[10] The explanatory memorandum to the Fair Work Act 2009 made it clear that terms containing a general prohibition on engagement of contractors, labour hire personnel or casuals were not intended to be regarded as “permitted matters”. See also R v Commonwealth Industrial Court; ex parte Cocks (1968) 121 CLR 313 regarding restrictions or qualifications on employer’s right to use independent contractors or labour hire workers.

Queensland’s Labour Hire Licensing Bill 2017: Accommodating the Ridiculous?

I had to have a chuckle, when I read the reporting requirements of cl 31 (2) (i) and (j) of Queensland’s new Labour Hire Licensing Bill 2017. Those paragraphs require labour hire services providers to give some pretty detailed and possibly intrusive information about their workers’ accommodation and other mundane arrangements.

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Queensland’s Labour Hire Licensing Bill: Holes in the Net?

FISH - RESCUEDIt’s probably just as well that Queensland’s new Labour Hire Licensing Bill 2017, introduced into State Parliament (25/5/17) has been referred to the Finance & Administration Committee to report back by 24 July 2017. That’s a date that many of us will already have put in our diaries to check on where this legislation is headed. But, from what I can see so far, the Committee is going to have its work cut out for it, because it would appear that the drafting of the Bill does not match its intent.

First let’s recognise that the intent is laudable. The intent of the Bill is to protect workers from exploitation by providers of labour hire services; and to promote the integrity of the labour hire industry.[i]

But rather than identifying the industry role interfaces, where workers are most likely to experience exploitation, the Bill seeks only to license “the supply of workers”.[ii]

To do this, clause 7 of the Bill develops an omnibus definition of “labour hire services provider”, that appears to cover a wide range of workforce services suppliers including labour-hire firms (temp agencies) – but also, seemingly, workforce contractors (other than builders); group training schemes; and an unspecified (and little understood) class of labour intermediaries involved in the supply of workforce services or the use of auxiliary labour.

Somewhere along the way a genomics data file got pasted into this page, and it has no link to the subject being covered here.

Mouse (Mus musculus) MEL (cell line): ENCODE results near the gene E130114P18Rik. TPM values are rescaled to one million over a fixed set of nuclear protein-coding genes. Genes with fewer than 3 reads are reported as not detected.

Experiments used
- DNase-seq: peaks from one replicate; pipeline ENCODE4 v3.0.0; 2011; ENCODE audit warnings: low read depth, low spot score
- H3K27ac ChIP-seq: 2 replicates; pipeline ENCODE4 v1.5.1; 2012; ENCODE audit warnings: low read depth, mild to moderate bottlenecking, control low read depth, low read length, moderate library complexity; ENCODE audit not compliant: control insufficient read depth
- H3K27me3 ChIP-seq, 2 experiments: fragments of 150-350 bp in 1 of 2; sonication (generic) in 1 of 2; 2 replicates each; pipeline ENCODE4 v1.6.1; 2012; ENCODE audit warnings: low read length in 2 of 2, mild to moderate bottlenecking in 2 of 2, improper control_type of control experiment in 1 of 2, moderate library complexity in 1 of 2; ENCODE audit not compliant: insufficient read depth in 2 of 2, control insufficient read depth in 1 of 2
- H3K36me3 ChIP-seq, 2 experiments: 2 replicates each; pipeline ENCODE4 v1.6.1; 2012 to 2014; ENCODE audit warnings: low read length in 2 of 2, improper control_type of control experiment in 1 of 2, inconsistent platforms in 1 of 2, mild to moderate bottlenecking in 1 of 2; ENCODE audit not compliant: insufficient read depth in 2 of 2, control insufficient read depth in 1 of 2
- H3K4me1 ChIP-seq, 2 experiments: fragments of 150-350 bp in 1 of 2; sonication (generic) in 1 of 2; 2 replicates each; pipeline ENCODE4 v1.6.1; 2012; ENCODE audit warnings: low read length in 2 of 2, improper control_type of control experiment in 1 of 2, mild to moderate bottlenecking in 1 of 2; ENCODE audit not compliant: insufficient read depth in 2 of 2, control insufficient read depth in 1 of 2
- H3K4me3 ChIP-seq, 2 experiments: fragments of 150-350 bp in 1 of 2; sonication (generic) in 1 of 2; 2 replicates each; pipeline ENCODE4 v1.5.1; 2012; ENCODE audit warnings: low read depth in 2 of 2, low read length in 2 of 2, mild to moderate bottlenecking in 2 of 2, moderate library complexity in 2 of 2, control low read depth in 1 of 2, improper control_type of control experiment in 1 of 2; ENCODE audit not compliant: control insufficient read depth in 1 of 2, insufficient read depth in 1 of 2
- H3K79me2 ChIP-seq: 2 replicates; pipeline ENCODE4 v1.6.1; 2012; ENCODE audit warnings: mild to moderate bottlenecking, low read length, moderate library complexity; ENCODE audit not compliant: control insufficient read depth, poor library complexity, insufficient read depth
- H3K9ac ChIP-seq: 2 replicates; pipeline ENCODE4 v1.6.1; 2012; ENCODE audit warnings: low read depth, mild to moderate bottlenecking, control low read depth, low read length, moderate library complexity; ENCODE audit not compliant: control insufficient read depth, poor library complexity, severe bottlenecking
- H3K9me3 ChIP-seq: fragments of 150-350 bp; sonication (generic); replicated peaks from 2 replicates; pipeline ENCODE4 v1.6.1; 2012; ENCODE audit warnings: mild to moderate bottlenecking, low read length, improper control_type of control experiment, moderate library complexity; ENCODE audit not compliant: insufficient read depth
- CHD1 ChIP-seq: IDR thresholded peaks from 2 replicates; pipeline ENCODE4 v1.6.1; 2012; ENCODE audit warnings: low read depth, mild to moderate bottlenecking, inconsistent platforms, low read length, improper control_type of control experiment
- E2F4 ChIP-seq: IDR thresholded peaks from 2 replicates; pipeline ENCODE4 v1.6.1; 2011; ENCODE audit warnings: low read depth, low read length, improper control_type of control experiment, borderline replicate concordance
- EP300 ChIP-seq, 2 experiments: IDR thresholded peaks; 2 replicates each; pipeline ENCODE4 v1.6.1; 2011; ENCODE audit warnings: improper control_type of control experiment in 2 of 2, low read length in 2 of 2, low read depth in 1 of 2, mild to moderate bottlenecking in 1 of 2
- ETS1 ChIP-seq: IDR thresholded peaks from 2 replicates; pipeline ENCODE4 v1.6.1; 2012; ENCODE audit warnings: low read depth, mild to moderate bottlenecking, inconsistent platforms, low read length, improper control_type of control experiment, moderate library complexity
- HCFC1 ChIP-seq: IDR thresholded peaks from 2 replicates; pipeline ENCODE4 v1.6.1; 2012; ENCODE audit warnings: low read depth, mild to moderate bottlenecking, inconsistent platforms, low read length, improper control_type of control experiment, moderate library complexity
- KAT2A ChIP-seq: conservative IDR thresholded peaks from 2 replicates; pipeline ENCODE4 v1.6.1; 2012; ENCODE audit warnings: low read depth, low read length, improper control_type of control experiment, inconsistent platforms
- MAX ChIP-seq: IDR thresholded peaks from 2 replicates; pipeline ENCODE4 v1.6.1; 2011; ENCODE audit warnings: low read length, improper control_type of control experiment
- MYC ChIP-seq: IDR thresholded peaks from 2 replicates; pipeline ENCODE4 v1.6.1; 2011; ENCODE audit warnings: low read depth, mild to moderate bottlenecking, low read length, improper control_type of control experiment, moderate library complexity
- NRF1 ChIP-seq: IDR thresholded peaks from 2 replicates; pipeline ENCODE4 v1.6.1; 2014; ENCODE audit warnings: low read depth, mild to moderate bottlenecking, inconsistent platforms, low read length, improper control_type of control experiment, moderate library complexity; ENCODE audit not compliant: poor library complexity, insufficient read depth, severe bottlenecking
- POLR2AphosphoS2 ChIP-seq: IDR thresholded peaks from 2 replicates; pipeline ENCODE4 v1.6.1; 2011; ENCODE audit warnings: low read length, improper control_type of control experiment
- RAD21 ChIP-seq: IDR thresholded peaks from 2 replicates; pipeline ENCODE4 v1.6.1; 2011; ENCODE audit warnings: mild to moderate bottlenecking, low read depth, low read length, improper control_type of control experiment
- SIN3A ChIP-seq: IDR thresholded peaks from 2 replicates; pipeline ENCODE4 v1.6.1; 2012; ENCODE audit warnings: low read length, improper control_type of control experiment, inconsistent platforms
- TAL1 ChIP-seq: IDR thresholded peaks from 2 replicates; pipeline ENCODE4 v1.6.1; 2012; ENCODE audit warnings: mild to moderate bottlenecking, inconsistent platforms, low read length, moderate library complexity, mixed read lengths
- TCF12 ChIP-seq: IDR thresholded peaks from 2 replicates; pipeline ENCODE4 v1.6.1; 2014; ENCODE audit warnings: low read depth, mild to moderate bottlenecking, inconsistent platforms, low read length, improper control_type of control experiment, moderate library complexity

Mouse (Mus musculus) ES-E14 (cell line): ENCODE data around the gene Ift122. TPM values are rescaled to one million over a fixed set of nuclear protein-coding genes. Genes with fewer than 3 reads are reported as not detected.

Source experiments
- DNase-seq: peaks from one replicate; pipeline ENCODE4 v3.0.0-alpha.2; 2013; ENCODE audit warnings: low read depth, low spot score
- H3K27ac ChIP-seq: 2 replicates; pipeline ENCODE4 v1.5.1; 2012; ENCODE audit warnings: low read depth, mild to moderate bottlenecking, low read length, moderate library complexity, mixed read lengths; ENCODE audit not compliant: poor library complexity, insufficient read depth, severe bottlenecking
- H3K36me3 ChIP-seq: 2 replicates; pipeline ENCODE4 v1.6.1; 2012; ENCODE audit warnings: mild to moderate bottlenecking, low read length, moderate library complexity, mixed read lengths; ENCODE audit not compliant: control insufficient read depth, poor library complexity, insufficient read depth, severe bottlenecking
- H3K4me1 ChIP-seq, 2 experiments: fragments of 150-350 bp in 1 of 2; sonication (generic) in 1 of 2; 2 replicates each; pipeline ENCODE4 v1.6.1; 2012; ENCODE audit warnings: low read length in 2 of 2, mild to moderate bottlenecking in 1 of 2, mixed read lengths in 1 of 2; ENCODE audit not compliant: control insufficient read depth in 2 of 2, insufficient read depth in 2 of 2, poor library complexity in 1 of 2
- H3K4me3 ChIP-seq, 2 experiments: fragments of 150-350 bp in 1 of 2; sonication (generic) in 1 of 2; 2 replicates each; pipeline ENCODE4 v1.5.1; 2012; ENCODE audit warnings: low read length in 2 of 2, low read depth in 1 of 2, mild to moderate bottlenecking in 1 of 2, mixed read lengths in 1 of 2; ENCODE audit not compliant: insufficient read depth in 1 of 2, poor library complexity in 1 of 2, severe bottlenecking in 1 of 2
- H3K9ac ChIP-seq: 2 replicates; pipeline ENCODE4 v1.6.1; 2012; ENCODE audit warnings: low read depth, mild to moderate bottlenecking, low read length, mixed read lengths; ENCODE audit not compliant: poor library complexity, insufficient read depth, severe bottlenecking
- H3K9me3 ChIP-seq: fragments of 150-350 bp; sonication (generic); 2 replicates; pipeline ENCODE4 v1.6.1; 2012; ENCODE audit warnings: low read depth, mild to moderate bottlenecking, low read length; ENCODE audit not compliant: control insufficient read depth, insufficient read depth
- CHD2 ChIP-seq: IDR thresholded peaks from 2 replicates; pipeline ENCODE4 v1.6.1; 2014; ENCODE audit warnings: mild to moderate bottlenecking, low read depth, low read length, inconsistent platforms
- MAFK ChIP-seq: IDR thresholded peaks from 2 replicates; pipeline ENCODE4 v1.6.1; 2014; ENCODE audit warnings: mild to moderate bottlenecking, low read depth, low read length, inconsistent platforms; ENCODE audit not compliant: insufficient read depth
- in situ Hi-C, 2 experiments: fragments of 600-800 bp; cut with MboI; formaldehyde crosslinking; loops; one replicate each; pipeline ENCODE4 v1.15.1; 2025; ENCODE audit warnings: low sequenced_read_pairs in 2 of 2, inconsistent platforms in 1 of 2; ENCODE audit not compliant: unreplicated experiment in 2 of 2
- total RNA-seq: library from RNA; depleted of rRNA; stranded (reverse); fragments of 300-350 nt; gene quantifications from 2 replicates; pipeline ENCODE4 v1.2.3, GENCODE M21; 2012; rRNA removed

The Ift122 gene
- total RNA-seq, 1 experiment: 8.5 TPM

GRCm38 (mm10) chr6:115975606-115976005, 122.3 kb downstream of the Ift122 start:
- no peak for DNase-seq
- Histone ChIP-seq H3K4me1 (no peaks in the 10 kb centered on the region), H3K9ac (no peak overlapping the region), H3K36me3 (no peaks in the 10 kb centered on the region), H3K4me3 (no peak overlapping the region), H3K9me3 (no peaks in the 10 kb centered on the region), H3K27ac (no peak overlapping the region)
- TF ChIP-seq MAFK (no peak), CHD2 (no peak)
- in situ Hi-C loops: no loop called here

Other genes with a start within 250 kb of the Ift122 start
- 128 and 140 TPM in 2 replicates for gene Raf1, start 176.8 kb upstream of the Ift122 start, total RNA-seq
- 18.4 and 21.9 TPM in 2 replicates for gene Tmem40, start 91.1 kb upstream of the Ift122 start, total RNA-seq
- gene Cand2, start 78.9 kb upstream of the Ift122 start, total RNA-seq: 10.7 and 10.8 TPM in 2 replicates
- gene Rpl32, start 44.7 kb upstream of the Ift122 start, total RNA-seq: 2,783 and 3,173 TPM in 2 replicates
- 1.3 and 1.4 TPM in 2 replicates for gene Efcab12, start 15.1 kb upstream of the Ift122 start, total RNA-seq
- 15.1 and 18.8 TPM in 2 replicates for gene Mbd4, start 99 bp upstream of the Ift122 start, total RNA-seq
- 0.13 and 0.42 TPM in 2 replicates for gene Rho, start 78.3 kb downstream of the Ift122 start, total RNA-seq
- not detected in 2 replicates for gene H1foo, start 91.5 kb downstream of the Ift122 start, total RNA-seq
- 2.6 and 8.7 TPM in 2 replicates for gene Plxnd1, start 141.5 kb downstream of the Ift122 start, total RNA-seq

It’s the attempt to cover this unspecified class that it is likely to be the Bill’s undoing – at least as it stands at the moment – because, unlike the UK Gangmasters Licensing Act, upon which the definition appears to be modeled, the Bill fails to distinguish between the supply of a worker and the use of a worker[iii] in the intermediate levels of so-called labour-hire supply chains.

Let me try to put this in Rugby League terms that some readers might appreciate:

If you’re only the decoy runner in a cut-out pass, you’re not supplying the ball.

Moreover, the Bill makes no attempt to identify the circumstances in which a putative labour hire services provider might be materially involved such as to warrant the need to have a licence.

That failure produces some rather curious results. Let’s have a closer look at some of them.

We learn, from sub-clause 7(2)(a) of the Bill, that a provider provides labour hire services regardless of whether or not the worker is an employee of the provider.

Ordinarily, there would be nothing unusual about that. The provision clarifies that the formal distinction between employees and independent contractors is not important in this context.

However, it also points to the possibility that there may be no contractual relationship at all between the worker and the putative labour hire provider.

And that’s where things start to get tricky!

Sub-clause 7(2)(b) of the Bill goes on the say that a provider provides labour hire services regardless of whether or not a contract is entered into between the worker and the provider, or between the provider and the person to whom the worker is supplied.

Just think about that for a moment.

The distinguishing feature of a provider of labour hire services is that the putative provider supplies, to another person, a worker to do work.[iv]

How is that going to happen, and what type of supply is contemplated, if there is no contract between the worker and the provider; and no contract between the provider and the person to whom the worker is “supplied”?

Even accepting that there can be non-contractual supplies of goods or services,[v] and even accepting (for the sake of the argument) that workers could be equated to goods or services able to be supplied, something still seems to be wrong.

What the Bill is really trying to get at here, is a situation where the putative provider is materially involved, in some way, in the arrangement under which the worker performs work for the benefit of the person to whom she or he is supposedly “supplied”. But the legislation gives no proper clue as to what material involvement actually is.

The intent seems to be to catch buffered sub-contracting or pyramid labour contracting schemes that serve only to distance the point of employment from the point where labour is used.